In 2014, architect Jon Sojkowski created the first online database of African vernacular architecture, using photos he’d taken during his research trips to Zambia, Malawi, and Swaziland, as well as photos from Flickr and photographer submissions. So far, his database includes photos for 48 countries, and he’s asking more people to submit photos.
African cities count among some of the world’s fastest-growing urban centers, so much of the continent’s existing design research centered around urban landscapes. But Sojkowski argues that traditional architecture should be part of the conversation as well.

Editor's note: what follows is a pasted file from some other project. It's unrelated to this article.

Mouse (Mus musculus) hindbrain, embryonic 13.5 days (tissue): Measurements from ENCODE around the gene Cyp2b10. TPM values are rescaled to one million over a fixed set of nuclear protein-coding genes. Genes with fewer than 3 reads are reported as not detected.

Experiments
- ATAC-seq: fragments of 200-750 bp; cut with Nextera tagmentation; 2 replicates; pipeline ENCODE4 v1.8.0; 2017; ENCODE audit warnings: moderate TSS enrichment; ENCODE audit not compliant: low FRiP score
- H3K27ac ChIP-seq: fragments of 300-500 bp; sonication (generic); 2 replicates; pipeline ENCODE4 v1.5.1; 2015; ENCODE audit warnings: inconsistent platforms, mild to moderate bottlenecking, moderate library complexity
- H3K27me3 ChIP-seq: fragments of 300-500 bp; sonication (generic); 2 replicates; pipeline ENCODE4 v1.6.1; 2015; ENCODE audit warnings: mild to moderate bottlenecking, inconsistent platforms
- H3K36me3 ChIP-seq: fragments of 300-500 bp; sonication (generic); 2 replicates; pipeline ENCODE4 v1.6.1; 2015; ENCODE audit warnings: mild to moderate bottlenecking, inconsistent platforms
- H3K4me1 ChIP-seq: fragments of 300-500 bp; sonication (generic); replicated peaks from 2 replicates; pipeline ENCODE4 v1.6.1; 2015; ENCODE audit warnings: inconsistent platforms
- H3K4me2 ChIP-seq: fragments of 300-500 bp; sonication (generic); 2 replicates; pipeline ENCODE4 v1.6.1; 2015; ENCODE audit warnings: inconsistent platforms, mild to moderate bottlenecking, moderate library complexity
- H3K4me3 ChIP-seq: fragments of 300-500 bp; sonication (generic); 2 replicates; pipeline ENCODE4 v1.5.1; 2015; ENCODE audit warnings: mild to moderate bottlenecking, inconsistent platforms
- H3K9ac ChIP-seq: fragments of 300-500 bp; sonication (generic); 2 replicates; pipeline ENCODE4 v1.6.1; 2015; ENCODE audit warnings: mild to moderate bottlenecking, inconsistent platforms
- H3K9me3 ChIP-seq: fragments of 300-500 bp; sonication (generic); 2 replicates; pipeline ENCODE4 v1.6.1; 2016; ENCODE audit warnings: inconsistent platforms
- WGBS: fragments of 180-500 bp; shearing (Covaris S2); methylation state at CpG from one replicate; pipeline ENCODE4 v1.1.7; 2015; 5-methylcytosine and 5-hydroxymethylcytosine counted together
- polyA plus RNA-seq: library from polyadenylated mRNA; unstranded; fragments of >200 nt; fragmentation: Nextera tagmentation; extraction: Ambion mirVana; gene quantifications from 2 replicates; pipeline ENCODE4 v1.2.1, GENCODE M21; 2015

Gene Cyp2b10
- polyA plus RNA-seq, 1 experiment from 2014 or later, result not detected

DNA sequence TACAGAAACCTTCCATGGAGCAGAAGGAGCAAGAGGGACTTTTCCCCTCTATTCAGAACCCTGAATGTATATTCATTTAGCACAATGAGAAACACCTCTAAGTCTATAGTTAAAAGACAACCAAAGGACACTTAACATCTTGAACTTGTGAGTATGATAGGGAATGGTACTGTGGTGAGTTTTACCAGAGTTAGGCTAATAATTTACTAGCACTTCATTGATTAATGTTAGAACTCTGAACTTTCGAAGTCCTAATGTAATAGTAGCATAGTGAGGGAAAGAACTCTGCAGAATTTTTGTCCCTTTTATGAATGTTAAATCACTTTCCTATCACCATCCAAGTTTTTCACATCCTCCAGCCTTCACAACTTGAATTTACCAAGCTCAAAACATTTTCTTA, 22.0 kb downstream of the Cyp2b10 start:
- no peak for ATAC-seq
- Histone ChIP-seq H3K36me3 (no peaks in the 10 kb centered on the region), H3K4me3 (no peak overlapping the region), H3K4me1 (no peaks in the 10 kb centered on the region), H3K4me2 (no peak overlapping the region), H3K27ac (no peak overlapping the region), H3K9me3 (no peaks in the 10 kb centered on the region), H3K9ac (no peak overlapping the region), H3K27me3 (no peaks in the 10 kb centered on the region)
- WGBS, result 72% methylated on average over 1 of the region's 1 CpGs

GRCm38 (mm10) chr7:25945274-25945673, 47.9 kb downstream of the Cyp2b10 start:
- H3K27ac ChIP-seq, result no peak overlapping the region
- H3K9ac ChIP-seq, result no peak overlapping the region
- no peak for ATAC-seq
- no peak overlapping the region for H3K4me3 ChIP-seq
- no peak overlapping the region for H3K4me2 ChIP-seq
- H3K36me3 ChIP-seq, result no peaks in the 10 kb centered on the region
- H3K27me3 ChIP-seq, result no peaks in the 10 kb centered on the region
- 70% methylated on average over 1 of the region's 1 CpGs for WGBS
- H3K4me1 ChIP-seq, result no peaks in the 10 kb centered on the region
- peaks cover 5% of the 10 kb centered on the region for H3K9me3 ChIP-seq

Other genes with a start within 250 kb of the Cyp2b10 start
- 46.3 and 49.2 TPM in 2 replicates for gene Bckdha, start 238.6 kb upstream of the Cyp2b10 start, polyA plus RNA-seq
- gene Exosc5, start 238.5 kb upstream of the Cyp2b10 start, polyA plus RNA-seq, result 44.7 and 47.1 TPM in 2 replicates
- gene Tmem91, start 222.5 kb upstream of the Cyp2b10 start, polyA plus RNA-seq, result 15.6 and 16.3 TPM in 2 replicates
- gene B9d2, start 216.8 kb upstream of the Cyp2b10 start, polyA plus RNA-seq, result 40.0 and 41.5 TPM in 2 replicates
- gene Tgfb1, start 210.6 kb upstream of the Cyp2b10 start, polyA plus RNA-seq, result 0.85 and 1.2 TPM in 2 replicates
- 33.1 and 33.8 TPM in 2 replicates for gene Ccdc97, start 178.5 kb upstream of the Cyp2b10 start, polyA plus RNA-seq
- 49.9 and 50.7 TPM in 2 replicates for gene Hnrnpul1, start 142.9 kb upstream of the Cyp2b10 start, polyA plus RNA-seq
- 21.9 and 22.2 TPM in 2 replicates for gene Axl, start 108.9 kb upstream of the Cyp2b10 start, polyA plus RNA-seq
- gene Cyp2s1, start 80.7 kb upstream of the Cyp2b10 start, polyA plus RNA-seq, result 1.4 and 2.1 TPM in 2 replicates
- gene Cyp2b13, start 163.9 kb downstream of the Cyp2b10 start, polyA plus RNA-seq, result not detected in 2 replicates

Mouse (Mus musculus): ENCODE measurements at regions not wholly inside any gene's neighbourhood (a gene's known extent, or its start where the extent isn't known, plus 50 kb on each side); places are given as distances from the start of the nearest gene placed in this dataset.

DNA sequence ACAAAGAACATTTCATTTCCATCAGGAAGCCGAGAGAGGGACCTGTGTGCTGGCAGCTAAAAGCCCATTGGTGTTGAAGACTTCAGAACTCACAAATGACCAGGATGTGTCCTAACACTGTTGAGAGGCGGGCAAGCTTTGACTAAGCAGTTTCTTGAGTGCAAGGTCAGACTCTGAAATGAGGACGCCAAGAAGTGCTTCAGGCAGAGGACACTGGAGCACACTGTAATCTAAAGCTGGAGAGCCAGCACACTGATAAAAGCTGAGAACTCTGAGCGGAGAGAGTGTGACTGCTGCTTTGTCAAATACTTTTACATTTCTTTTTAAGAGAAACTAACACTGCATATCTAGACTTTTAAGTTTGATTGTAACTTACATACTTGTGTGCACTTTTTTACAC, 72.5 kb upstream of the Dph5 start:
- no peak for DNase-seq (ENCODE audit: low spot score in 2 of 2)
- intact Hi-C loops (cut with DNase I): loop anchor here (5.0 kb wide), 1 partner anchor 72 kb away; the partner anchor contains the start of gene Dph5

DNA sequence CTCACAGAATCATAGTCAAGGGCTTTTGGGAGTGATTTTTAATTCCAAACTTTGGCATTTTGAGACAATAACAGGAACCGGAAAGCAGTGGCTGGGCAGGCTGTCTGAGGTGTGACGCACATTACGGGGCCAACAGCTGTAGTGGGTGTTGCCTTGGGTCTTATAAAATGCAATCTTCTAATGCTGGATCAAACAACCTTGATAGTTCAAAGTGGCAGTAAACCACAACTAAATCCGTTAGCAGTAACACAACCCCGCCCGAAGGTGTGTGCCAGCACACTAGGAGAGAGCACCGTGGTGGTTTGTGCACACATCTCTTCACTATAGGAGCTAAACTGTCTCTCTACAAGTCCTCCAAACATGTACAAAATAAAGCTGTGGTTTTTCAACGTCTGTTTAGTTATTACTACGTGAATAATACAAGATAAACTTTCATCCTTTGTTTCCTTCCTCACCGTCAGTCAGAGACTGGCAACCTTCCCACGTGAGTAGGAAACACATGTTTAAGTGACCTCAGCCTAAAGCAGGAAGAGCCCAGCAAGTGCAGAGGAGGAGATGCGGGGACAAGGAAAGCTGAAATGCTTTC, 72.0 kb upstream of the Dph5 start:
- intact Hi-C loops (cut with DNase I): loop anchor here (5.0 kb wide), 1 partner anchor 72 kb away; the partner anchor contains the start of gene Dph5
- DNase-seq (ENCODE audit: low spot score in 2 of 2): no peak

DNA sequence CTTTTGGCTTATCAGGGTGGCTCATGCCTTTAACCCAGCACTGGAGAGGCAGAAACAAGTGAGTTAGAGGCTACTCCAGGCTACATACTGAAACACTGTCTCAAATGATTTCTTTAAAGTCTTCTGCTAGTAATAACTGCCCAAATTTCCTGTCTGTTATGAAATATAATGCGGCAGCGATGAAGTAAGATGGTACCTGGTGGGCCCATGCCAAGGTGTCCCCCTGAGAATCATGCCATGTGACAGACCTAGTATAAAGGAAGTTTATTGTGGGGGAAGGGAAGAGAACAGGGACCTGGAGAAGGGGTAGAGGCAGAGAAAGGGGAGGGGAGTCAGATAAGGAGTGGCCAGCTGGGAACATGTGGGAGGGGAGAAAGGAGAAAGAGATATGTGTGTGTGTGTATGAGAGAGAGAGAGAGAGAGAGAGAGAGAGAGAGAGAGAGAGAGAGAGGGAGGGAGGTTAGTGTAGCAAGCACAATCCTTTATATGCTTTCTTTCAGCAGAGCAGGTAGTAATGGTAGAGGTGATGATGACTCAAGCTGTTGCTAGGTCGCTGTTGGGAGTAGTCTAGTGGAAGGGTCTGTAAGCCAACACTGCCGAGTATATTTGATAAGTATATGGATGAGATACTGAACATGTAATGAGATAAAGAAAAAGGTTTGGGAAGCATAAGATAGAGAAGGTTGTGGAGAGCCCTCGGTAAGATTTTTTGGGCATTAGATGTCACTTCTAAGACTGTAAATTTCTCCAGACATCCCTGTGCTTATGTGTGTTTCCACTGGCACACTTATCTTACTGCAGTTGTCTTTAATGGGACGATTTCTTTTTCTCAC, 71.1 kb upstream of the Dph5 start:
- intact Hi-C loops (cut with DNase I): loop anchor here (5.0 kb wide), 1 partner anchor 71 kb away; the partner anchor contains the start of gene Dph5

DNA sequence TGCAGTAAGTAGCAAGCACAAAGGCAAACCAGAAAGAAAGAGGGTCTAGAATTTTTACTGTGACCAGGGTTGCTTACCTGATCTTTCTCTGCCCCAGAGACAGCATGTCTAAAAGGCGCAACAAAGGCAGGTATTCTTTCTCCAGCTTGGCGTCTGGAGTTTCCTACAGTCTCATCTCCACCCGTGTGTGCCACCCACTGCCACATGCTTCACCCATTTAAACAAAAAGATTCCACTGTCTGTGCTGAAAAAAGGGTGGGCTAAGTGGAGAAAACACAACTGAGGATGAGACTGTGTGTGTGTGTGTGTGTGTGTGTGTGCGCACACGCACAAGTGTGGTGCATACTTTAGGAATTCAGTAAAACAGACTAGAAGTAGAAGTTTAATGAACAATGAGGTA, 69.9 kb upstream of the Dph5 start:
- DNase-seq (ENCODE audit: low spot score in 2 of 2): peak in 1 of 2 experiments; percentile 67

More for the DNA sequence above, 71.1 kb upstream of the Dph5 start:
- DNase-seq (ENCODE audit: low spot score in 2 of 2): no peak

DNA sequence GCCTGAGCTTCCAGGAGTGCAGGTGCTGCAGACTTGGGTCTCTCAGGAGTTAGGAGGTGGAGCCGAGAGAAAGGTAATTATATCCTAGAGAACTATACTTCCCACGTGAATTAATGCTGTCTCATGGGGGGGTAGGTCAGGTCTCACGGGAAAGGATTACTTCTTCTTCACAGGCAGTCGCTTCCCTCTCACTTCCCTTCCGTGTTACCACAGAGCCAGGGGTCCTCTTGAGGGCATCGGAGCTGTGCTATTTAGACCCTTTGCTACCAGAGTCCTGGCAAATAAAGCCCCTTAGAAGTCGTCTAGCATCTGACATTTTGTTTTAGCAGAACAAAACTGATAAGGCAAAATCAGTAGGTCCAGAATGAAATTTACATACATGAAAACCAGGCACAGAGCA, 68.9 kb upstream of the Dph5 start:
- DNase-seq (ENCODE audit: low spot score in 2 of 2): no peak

On the southern coast of Benin in West Africa, for example, there’s an entire city built on stilts. From churches to banks to even hospitals, the tradition of building bamboo huts above the ocean dates back hundreds of years.
Mali, also in West Africa, has entire cities made of mud, some more intricate than others. Sun-dried mud has been used to build mosques, archways, and homes, a technique that’s been passed down from generation to generation since the 14th century.